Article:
Your experience, together with your Mom’s, underscores the importance of running PSI. I’m certainly not immune – I’ll occasionally find I’m a little behind (the showmakers daughter’s syndrome, I think :) ), so the Auto-Update option, as you rightly pointed out, has made a critical difference.

      Terrific comment – adds immeasurable to the article’s content.

      Good to hear from you.

      Bill

      • That “showmakers daughter’s syndrome” was a new one on me Bill & I had to look it up, but without success. Then it clicked. Of course !

        The cobbler’s wife (goes barefoot) or
        The cobbler’s child (has no shoes)

        There’s a few ironies here & I’m laughing my socks off :)

  4. Jose

    Secunia is unique.
    It’s the only program that will search for patches, instead of simply updates.
    It is, as well, one (if not the one) that will search for everything in your machine.
    It’s a Danish company (bless it).
    It got over its initial bugs.
    It’s free.

    Thanks for calling it to attention Bill.

    Jose

    • Hi Jose,

      Perfectly stated – you’re entire comment is pertinent.

      Interesting – I’ve always liked the idea that this is a Danish company. Less BS and more substance, I think. :)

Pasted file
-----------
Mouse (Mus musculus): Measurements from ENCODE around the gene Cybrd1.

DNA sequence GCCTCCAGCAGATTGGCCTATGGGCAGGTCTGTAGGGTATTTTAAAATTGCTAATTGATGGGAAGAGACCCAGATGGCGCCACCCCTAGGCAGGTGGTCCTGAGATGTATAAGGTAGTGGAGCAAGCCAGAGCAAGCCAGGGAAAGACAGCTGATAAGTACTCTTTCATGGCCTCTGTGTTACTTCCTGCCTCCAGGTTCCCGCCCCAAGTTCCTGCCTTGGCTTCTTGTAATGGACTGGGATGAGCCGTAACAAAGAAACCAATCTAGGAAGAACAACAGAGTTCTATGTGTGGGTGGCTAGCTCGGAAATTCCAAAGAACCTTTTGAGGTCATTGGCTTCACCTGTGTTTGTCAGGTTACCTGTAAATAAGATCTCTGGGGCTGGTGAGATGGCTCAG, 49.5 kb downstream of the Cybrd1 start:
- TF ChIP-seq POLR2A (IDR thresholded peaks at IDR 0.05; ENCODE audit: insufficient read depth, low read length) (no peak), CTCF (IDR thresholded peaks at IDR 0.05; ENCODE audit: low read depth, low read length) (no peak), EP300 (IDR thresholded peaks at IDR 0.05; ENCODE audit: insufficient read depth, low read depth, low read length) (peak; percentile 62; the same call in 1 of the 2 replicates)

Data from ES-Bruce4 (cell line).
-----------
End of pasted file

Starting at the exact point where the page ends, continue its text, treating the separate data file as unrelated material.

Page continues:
Best,

      Bill

  5. Georg Lechner

    Hi, Bill:

    Now that Secunia PSI is mature enough; I also use it, but always in conjunction with the FileHippo update checker to get a second opinion.
    See

    http://www.filehippo.com/updatechecker/

    Running them in tandem is the way to go, I think.

    All the best

    Georg

  6. Ben

    I use File Hippo Update Checker for updating programs. I tried Secunia PSI on your recommendation, but I strongly disliked it due to its running multiple processes and services and using a fair amount of memory. Besides those reasons, the interface also was somewhat complicated. Here are some reasons why I like File Hippo Updater:
    -Very small, easy to configure program
    -Does one job and does it well (scan takes under 5 seconds for me)
    -Allows the user to have it run at startup, but once it checks for updates, if there are none, closes down, therefore saving memory.
    -Allows for checking for beta updates, not just stable.
    -Allows the user to hide an update that he/she doesn’t want

    Here’s the link: http://www.filehippo.com/updatechecker/

  7. Pingback: Free FileHippo Update Checker – Excellent Alternative To Secunia PSI | Bill Mullins' Weblog – Tech Thoughts